The debate around clinical trial transparency is certainly nothing new, with some arguing that the registration requirement in the Food and Drug Administration Amendments Act (FDAAA) isn't being properly implemented and that more transparency (and oversight) is needed to satisfy full public disclosure and address the issue.

Unfortunately, it’s just not that simple.

As the former senior government official in charge of, I think it’s important to look at the facts - and the numbers.

In 2000, the National Institutes of Health (NIH) launched to provide public access to information on clinical studies.  Although it initially contained information primarily on NIH-funded research, it has been expanded to include both publicly and privately supported clinical research. Since the launch of the site, it has been enhanced to significantly increase data sharing, and the database now includes information on nearly 140,000 clinical trials in all 50 states and 182 countries.

And it’s being utilized. The NIH reported last year that “receives more than 95 million page views per month and 60,000 unique visitors daily.”

As we progress through the many factors involved in data transparency, here are some issues we need to consider:

  • The FDA is at the nexus of vast amounts of patient-level clinical data – what role will transparency play in making such information available? How might the agency accomplish such a task, how would it be funded – and where does such an initiative fall on the agency’s long list of urgent priorities?
  • Should transparency be a government dictate or a working collaboration between interested parties both private and public – and what role should patients play? Should there be formalized transparency consortia? Should it be global?
  • Can transparency become a competitive advantage as well as a public health imperative?

According to Dr. Richard Moscicki, CDER’s Deputy Director for Science Operations, there’s a “transparency dichotomy” of “the promise versus fear and loathing.”  As to “why” transparency is promising, he offers reproducibility and re-analysis of the potential to identify new information (placebo effects, biomarkers, endpoints, trial designs). According to comments Moscicki made at a recent conference on this issue, one group that is silently against transparency is academics – because they don’t want to be cornered into making studies public if it impacts their ability to publish.

The FDA’s impediment to data sharing, per Moscicki, is legal (data ownership, HIPAA/privacy, proprietary information), technical/practical (format, data standards, CDISC, redaction), a question of resources and the agency’s need to focus on its key mission.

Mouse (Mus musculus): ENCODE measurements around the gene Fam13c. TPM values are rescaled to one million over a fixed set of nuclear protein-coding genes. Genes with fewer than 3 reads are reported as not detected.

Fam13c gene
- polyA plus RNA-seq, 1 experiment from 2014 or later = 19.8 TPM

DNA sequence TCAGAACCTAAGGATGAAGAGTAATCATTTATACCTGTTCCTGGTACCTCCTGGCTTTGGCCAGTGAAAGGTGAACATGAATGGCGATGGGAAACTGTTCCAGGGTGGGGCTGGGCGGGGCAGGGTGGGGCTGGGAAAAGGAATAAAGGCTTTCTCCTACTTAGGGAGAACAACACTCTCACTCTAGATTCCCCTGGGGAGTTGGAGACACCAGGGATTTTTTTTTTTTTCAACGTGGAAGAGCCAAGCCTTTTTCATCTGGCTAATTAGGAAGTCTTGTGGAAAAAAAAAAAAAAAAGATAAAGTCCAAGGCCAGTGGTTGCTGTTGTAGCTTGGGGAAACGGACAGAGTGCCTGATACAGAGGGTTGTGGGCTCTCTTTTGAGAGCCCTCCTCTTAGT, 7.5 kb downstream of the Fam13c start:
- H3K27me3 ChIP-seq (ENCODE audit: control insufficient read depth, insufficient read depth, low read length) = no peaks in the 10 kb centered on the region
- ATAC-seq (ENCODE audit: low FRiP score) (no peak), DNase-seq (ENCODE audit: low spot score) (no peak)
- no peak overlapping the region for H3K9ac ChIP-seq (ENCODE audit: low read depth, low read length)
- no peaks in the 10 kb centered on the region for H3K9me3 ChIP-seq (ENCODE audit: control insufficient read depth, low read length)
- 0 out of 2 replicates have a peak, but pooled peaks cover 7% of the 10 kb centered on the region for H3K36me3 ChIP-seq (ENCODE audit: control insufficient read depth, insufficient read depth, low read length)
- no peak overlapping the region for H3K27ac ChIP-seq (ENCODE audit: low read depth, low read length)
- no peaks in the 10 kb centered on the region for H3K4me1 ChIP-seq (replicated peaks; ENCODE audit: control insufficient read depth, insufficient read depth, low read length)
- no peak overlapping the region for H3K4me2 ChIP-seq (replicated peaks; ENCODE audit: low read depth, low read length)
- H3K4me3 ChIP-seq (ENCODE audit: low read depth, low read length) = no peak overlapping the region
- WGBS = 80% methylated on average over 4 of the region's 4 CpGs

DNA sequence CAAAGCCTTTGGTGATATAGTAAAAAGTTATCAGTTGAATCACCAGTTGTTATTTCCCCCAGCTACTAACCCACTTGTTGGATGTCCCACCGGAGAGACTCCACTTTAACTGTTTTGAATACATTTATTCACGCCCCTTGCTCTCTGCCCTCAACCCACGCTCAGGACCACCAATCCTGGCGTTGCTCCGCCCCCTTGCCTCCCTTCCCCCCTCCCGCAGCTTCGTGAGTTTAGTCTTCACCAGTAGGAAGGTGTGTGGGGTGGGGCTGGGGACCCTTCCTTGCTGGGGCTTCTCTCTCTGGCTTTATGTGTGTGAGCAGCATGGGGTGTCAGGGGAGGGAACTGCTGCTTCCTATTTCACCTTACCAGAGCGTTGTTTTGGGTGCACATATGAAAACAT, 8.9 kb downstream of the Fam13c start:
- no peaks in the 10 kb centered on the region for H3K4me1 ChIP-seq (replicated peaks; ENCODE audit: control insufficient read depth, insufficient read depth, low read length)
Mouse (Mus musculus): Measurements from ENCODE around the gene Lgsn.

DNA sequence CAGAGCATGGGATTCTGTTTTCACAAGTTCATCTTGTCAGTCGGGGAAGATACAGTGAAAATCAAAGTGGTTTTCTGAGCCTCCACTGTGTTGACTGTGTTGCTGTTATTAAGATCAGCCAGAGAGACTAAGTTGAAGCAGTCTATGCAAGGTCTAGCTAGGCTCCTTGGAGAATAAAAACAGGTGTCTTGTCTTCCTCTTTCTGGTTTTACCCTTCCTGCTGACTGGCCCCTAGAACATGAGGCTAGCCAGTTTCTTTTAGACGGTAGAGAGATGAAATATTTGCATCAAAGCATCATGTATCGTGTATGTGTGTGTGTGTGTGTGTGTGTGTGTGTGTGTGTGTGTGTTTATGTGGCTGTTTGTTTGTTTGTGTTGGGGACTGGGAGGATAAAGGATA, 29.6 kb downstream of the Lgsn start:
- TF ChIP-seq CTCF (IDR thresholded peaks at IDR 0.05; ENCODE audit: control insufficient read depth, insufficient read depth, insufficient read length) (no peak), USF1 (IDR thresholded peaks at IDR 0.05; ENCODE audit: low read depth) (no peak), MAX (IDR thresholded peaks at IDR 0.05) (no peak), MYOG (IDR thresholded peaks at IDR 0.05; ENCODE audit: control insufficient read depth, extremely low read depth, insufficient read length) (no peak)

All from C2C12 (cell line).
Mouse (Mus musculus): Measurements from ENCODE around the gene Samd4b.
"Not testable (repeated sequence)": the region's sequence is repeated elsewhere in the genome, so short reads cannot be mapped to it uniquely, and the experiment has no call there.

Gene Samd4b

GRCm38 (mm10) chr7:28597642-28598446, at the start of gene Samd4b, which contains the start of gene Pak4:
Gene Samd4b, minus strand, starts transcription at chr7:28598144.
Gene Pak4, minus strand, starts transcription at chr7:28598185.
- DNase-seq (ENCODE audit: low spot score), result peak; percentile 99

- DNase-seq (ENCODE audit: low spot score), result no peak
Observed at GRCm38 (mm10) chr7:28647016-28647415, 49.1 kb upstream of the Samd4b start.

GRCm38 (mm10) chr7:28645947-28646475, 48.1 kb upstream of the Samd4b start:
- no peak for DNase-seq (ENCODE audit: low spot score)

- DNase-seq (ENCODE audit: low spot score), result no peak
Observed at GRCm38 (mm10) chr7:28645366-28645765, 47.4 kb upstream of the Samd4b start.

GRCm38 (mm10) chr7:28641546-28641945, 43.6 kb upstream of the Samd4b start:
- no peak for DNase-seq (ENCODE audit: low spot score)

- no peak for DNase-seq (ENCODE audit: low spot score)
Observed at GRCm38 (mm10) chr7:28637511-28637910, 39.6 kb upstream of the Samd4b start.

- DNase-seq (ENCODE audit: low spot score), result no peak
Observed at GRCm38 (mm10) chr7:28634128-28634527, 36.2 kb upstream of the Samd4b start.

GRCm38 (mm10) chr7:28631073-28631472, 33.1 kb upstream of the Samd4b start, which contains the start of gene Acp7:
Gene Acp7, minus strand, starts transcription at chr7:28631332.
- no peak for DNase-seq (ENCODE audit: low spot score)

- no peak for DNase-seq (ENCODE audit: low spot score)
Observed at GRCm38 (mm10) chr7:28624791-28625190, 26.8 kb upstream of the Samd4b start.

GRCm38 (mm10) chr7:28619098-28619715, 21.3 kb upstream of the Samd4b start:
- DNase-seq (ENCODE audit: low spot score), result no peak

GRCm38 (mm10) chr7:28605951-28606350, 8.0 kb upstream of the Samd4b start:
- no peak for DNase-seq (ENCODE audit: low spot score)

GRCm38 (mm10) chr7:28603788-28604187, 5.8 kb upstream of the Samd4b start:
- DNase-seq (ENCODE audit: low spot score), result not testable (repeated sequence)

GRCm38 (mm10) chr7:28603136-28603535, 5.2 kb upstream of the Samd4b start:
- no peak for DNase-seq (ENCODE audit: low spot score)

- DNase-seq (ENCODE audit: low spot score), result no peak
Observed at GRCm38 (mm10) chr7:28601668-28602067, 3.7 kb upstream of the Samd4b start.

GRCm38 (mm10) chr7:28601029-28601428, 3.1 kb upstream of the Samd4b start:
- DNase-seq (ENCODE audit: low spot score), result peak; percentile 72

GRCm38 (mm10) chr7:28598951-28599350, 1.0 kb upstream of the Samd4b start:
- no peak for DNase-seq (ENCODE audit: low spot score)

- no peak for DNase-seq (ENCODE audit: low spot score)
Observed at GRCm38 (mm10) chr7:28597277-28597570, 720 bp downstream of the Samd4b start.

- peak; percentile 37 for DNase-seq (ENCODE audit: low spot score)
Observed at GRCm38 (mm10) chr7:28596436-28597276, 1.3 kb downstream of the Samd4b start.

On that last point, he shared that the FDA does not view (at least as of right now) the issue of clinical trial data transparency as a key agency agenda item – unless there was a move to move it to the head of the regulatory queue via user fees. But transparency is important and, per Moscicki, “inevitable” – and to that end he discussed the agency’s recent Federal Register notice (Masked and De-identified Non-Summary Safety and Efficacy Data).

Moscicki stressed that FDA’s approach has been under development for several years and the agency is not contemplating routine preparation and release of de-identified and masked clinical and non-clinical study data. The agency is encouraging independently organized efforts to create, curate and share clinical trial datasets from all sources.

Sir Alasdair Breckenridge, former Chairman of the MHRA and currently the Chair of United Kingdom’s Department of Health Emerging Science and Bioethics Advisory Committee, noted that transparency is “a process without a beginning or an end. It is a continuum.” And, “Transparency is like feeding a hungry dog – the more you give it, the more it wants.”

Sir A. suggested four key questions:

(1) Should the public have access to data based on which regulatory decisions are taken?

(2) What are the advantages and disadvantages of increased transparency?

(3) What are the key distinctions between transparency and communication (specifically the issue of public health literacy and numeracy – and the “road testing” of released information)?

(4) Will increased transparency lead to increased trust in regulators and the industry?

On that last point, Dr. Breckenridge points out that increased transparency does not lead to increased trust. Trust depends on perceptions of honesty and competence, and transparency may expose inherent inefficiencies in a system. And that’s a good thing – if we really mean to make the most of transparency.

Transparency cannot be “for thee but not for me.”

And he offers five keystones for moving forward:

(1) Agreement on timing of release of information

(2) Agreement on nature of information to be released

(3) Standards of protection of personalized data

(4) Standards for meta-analyses

(5) Rules of engagement for observational studies

Maybe the FDA’s incremental and collaborative approach is best. Slow and steady isn’t always attractive, but with respect to public sharing of clinical trials data, it is in the best interest of public health.